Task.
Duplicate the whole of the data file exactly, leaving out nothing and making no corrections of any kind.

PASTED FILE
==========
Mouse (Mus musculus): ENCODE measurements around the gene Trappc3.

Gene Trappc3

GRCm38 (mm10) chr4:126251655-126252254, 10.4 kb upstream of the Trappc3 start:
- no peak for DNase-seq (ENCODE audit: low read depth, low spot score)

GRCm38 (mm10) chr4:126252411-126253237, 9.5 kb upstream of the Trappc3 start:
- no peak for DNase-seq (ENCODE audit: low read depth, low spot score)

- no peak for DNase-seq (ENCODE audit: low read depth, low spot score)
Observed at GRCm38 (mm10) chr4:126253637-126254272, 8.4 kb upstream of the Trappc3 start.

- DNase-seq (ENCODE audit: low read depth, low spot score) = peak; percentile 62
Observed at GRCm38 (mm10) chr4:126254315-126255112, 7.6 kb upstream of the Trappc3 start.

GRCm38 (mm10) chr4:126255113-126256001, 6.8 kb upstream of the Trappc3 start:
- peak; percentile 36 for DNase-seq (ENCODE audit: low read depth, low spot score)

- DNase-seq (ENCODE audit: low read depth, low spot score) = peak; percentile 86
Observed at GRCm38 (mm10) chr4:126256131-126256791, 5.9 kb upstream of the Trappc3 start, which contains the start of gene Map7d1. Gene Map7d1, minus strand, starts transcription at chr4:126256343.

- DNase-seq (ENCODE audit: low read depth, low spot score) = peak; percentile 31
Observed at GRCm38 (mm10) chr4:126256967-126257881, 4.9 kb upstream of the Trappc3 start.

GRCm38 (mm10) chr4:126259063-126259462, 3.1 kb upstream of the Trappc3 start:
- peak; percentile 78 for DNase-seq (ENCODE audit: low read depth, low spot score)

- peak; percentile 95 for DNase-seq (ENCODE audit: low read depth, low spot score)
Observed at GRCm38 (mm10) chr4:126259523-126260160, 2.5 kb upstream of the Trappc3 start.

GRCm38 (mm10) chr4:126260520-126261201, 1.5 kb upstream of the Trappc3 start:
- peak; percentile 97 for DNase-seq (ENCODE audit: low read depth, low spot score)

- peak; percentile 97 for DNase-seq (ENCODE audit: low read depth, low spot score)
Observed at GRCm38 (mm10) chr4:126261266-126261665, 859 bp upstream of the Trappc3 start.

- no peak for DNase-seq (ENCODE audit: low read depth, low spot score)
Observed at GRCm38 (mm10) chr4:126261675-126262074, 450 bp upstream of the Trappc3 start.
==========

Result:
Mouse (Mus musculus): ENCODE measurements around the gene Trappc3.

Gene Trappc3

GRCm38 (mm10) chr4:126251655-126252254, 10.4 kb upstream of the Trappc3 start:
- no peak for DNase-seq (ENCODE audit: low read depth, low spot score)

GRCm38 (mm10) chr4:126252411-126253237, 9.5 kb upstream of the Trappc3 start:
- no peak for DNase-seq (ENCODE audit: low read depth, low spot score)

- no peak for DNase-seq (ENCODE audit: low read depth, low spot score)
Observed at GRCm38 (mm10) chr4:126253637-126254272, 8.4 kb upstream of the Trappc3 start.

- DNase-seq (ENCODE audit: low read depth, low spot score) = peak; percentile 62
Observed at GRCm38 (mm10) chr4:126254315-126255112, 7.6 kb upstream of the Trappc3 start.

GRCm38 (mm10) chr4:126255113-126256001, 6.8 kb upstream of the Trappc3 start:
- peak; percentile 36 for DNase-seq (ENCODE audit: low read depth, low spot score)

- DNase-seq (ENCODE audit: low read depth, low spot score) = peak; percentile 86
Observed at GRCm38 (mm10) chr4:126256131-126256791, 5.9 kb upstream of the Trappc3 start, which contains the start of gene Map7d1. Gene Map7d1, minus strand, starts transcription at chr4:126256343.

- DNase-seq (ENCODE audit: low read depth, low spot score) = peak; percentile 31
Observed at GRCm38 (mm10) chr4:126256967-126257881, 4.9 kb upstream of the Trappc3 start.

GRCm38 (mm10) chr4:126259063-126259462, 3.1 kb upstream of the Trappc3 start:
- peak; percentile 78 for DNase-seq (ENCODE audit: low read depth, low spot score)

- peak; percentile 95 for DNase-seq (ENCODE audit: low read depth, low spot score)
Observed at GRCm38 (mm10) chr4:126259523-126260160, 2.5 kb upstream of the Trappc3 start.

GRCm38 (mm10) chr4:126260520-126261201, 1.5 kb upstream of the Trappc3 start:
- peak; percentile 97 for DNase-seq (ENCODE audit: low read depth, low spot score)

- peak; percentile 97 for DNase-seq (ENCODE audit: low read depth, low spot score)
Observed at GRCm38 (mm10) chr4:126261266-126261665, 859 bp upstream of the Trappc3 start.

- no peak for DNase-seq (ENCODE audit: low read depth, low spot score)
Observed at GRCm38 (mm10) chr4:126261675-126262074, 450 bp upstream of the Trappc3 start.